Beebe Medical Center warns of the little known dangers of golf carts

by Dave on June 14, 2010

With the warm weather upon us, people drive golf carts around local residential developments. While these small vehicles are convenient and popular, they are turning out to be dangerous, especially for children. Children and adults are falling out of the carts and suffering fractures and head injuries.

In recent weeks, Beebe Medical Center physicians in the Emergency Department have treated three people with potentially life-threatening head injuries after they fell out of golf carts. Physicians are concerned that because it is so early in the summer season, that they may continue to see patients with serious head injuries as the summer progresses.

“Most of the golf cart injuries that we see occur not at golf courses but at private residences and developments,” said Paul Cowan, DO, Chief of Beebe Medical Center’s Emergency Department. “Most of the drivers of these carts are either too young to have a driver’s license, or are intoxicated. Several of the riders were actually standing in a moving cart when they fell.”

According to Beebe Medical Center’s Trauma Registry, in 2009, four injuries caused when people fell out of moving golf carts were serious enough that those people were admitted to the hospital, transported to a higher level of medical care, or lost their lives. Out of the total seven people for 2009 and 2010 that were included in the Trauma Registry, six sustained head injuries and one sustained broken bones. Only the most serious injuries are included in the Registry. Patients who are treated in the Emergency Department and then sent home are not included in the Registry.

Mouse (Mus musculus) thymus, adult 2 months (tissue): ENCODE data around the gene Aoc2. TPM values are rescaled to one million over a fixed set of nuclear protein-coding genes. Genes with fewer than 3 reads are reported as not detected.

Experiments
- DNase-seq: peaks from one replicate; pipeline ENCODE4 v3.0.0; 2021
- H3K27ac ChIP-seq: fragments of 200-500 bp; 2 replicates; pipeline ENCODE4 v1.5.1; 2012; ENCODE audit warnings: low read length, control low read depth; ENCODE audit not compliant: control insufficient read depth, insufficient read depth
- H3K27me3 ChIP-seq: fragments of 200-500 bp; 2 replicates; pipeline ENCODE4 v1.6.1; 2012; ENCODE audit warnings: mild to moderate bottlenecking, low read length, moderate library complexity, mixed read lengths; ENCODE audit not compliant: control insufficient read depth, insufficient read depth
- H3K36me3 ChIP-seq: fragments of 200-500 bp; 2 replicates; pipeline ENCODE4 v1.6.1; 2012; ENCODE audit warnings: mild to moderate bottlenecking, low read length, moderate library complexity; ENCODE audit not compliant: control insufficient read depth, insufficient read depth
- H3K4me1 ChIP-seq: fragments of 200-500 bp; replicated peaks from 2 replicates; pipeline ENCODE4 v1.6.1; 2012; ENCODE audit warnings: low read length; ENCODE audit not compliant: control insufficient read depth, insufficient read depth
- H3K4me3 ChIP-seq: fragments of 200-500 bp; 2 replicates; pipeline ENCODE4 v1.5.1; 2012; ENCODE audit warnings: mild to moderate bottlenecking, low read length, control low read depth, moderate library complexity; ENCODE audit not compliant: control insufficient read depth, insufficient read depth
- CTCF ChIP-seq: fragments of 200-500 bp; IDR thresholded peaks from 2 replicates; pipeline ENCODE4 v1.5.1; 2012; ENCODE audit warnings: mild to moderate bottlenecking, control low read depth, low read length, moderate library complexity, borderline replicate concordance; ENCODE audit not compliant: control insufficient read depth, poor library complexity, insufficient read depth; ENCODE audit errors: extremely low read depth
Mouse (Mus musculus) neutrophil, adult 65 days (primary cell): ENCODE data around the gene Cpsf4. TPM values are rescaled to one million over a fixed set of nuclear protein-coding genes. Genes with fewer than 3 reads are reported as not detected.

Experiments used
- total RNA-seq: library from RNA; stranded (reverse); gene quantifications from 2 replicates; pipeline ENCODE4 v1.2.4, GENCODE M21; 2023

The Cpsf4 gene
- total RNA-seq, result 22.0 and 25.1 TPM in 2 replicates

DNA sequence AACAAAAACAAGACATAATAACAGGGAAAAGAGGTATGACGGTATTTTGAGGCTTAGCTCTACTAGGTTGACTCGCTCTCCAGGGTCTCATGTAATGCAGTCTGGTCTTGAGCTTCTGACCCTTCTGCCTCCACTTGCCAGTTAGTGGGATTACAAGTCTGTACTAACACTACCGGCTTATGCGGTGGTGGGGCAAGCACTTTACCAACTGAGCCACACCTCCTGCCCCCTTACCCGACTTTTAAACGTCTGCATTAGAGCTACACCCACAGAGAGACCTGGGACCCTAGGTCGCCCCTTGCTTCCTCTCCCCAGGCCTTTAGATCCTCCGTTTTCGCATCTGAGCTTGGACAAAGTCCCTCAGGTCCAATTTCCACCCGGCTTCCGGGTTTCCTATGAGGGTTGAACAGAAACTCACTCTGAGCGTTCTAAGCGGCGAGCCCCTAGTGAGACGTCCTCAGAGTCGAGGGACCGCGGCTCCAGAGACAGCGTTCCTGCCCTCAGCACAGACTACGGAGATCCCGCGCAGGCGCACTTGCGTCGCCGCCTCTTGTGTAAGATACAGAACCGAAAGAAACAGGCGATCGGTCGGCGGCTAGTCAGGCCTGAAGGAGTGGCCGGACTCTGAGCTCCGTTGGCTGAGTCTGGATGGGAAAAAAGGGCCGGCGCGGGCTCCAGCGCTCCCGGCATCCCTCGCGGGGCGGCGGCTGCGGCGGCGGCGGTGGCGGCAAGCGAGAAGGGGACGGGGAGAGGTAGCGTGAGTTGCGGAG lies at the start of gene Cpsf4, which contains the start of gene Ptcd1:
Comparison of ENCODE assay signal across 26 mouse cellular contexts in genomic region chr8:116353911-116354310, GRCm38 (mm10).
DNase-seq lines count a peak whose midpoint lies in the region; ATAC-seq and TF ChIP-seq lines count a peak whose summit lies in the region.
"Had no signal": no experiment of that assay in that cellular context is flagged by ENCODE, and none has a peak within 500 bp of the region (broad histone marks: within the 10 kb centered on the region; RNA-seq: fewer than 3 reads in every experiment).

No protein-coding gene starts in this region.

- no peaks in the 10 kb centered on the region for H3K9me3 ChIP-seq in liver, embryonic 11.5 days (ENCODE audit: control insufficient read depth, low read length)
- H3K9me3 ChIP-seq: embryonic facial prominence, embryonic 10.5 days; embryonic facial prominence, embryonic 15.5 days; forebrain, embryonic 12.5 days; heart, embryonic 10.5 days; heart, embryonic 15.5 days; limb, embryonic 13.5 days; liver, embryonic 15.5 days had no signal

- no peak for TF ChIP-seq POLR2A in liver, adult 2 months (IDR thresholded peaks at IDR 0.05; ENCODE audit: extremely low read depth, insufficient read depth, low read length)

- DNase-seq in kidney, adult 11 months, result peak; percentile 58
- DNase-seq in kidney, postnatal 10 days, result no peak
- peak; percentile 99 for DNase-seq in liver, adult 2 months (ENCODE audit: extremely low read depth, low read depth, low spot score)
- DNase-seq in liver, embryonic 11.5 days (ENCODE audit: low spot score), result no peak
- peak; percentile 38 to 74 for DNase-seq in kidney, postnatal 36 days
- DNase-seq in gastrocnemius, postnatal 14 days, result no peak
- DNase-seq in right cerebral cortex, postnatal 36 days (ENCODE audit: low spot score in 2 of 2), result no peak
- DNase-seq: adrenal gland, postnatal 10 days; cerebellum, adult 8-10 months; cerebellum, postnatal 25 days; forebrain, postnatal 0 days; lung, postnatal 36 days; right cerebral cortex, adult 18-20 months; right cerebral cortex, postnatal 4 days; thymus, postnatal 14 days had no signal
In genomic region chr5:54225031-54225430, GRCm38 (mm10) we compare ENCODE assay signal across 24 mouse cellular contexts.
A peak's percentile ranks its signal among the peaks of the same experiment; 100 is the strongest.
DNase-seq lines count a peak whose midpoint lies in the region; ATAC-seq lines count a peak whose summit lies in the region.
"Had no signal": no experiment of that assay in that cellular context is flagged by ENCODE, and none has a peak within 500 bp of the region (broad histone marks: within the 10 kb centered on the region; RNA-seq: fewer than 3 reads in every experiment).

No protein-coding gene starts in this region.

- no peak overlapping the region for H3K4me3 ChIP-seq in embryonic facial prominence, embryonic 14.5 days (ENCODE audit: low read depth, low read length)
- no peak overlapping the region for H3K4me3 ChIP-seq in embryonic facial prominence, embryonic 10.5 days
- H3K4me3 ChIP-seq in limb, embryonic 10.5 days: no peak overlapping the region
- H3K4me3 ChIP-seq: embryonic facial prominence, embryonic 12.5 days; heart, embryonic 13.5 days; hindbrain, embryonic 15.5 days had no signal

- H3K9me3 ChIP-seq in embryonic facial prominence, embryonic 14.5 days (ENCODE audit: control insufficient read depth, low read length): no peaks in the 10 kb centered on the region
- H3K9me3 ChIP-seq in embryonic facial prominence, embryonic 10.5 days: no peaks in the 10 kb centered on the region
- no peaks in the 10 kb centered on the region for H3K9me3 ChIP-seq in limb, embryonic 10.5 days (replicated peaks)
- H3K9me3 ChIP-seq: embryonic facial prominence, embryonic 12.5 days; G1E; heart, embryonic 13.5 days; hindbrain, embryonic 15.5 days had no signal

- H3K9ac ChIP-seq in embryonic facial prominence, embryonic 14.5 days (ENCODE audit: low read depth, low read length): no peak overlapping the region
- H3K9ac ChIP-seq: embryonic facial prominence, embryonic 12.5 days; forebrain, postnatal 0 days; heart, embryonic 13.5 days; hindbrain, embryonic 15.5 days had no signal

“It’s easy to fall out of a golf cart, especially if you are not paying attention,” says Michelle Arford-Granholm, Trauma Registrar and Injury Prevention Coordinator for Beebe Medical Center. “Awareness is the key to preventing any trauma. Parents need to explain to their children the perils of turning fast in a golf cart or of standing in them while they are moving. Adults need to remember that a golf cart is motor vehicle, just like a car or truck, and that they still need to take safety precautions when driving them.”

For more educational information on consumer safety, please call Beebe Medical Center Trauma Department at (302) 645-3100, ext. 5700.

Beebe Medical Center is a not-for-profit community medical center with a charitable mission to encourage healthy living, prevent illness, and restore optimal health with the people residing, working, or visiting in the communities we serve. For more information, please visit us online at www.beebemed.org

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